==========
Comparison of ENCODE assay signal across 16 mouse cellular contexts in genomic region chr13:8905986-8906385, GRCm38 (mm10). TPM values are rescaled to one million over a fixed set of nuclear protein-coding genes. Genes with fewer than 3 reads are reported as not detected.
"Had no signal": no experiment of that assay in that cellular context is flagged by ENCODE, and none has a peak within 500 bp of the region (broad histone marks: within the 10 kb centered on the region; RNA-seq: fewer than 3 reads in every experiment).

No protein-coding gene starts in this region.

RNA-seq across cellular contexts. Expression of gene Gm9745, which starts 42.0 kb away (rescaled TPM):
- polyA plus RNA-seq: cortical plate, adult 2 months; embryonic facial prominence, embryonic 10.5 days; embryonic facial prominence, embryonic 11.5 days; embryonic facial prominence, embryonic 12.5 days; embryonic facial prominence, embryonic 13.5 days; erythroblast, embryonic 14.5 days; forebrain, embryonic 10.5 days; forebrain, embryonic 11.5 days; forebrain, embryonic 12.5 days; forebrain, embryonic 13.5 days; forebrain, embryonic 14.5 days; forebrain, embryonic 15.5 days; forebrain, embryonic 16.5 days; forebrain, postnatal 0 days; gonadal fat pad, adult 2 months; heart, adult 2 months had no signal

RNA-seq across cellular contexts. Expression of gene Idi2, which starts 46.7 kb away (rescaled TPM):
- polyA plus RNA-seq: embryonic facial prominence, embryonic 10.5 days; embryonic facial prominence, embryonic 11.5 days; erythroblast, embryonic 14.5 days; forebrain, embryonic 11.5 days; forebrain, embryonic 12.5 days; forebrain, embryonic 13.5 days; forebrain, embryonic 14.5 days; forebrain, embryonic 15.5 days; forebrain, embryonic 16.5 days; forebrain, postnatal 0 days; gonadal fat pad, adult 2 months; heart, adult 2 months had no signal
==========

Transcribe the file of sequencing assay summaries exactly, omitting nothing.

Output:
Comparison of ENCODE assay signal across 16 mouse cellular contexts in genomic region chr13:8905986-8906385, GRCm38 (mm10). TPM values are rescaled to one million over a fixed set of nuclear protein-coding genes. Genes with fewer than 3 reads are reported as not detected.
"Had no signal": no experiment of that assay in that cellular context is flagged by ENCODE, and none has a peak within 500 bp of the region (broad histone marks: within the 10 kb centered on the region; RNA-seq: fewer than 3 reads in every experiment).

No protein-coding gene starts in this region.

RNA-seq across cellular contexts. Expression of gene Gm9745, which starts 42.0 kb away (rescaled TPM):
- polyA plus RNA-seq: cortical plate, adult 2 months; embryonic facial prominence, embryonic 10.5 days; embryonic facial prominence, embryonic 11.5 days; embryonic facial prominence, embryonic 12.5 days; embryonic facial prominence, embryonic 13.5 days; erythroblast, embryonic 14.5 days; forebrain, embryonic 10.5 days; forebrain, embryonic 11.5 days; forebrain, embryonic 12.5 days; forebrain, embryonic 13.5 days; forebrain, embryonic 14.5 days; forebrain, embryonic 15.5 days; forebrain, embryonic 16.5 days; forebrain, postnatal 0 days; gonadal fat pad, adult 2 months; heart, adult 2 months had no signal

RNA-seq across cellular contexts. Expression of gene Idi2, which starts 46.7 kb away (rescaled TPM):
- polyA plus RNA-seq: embryonic facial prominence, embryonic 10.5 days; embryonic facial prominence, embryonic 11.5 days; erythroblast, embryonic 14.5 days; forebrain, embryonic 11.5 days; forebrain, embryonic 12.5 days; forebrain, embryonic 13.5 days; forebrain, embryonic 14.5 days; forebrain, embryonic 15.5 days; forebrain, embryonic 16.5 days; forebrain, postnatal 0 days; gonadal fat pad, adult 2 months; heart, adult 2 months had no signal